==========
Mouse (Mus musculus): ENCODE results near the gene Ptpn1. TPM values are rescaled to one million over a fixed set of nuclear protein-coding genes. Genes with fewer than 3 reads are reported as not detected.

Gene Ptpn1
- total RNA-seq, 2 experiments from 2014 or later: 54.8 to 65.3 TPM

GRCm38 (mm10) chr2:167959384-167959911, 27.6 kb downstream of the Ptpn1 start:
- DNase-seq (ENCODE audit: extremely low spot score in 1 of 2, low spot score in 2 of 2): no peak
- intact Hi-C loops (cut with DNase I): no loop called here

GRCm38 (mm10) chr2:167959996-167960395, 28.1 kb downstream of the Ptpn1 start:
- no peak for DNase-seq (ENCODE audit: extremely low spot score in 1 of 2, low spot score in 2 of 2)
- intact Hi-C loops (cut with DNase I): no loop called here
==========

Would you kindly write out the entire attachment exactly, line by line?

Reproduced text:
Mouse (Mus musculus): ENCODE results near the gene Ptpn1. TPM values are rescaled to one million over a fixed set of nuclear protein-coding genes. Genes with fewer than 3 reads are reported as not detected.

Gene Ptpn1
- total RNA-seq, 2 experiments from 2014 or later: 54.8 to 65.3 TPM

GRCm38 (mm10) chr2:167959384-167959911, 27.6 kb downstream of the Ptpn1 start:
- DNase-seq (ENCODE audit: extremely low spot score in 1 of 2, low spot score in 2 of 2): no peak
- intact Hi-C loops (cut with DNase I): no loop called here

GRCm38 (mm10) chr2:167959996-167960395, 28.1 kb downstream of the Ptpn1 start:
- no peak for DNase-seq (ENCODE audit: extremely low spot score in 1 of 2, low spot score in 2 of 2)
- intact Hi-C loops (cut with DNase I): no loop called here